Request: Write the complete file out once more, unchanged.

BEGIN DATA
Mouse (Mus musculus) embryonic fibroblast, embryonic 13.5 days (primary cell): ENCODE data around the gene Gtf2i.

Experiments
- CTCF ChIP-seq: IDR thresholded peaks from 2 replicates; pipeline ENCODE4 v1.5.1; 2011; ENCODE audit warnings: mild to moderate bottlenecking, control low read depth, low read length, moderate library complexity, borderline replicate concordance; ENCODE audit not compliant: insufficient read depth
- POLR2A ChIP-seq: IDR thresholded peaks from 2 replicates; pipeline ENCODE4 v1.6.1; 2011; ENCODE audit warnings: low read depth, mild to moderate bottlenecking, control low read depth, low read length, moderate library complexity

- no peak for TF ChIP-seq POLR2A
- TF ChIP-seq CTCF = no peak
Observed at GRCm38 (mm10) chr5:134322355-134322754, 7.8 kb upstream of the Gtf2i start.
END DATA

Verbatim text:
Mouse (Mus musculus) embryonic fibroblast, embryonic 13.5 days (primary cell): ENCODE data around the gene Gtf2i.

Experiments
- CTCF ChIP-seq: IDR thresholded peaks from 2 replicates; pipeline ENCODE4 v1.5.1; 2011; ENCODE audit warnings: mild to moderate bottlenecking, control low read depth, low read length, moderate library complexity, borderline replicate concordance; ENCODE audit not compliant: insufficient read depth
- POLR2A ChIP-seq: IDR thresholded peaks from 2 replicates; pipeline ENCODE4 v1.6.1; 2011; ENCODE audit warnings: low read depth, mild to moderate bottlenecking, control low read depth, low read length, moderate library complexity

- no peak for TF ChIP-seq POLR2A
- TF ChIP-seq CTCF = no peak
Observed at GRCm38 (mm10) chr5:134322355-134322754, 7.8 kb upstream of the Gtf2i start.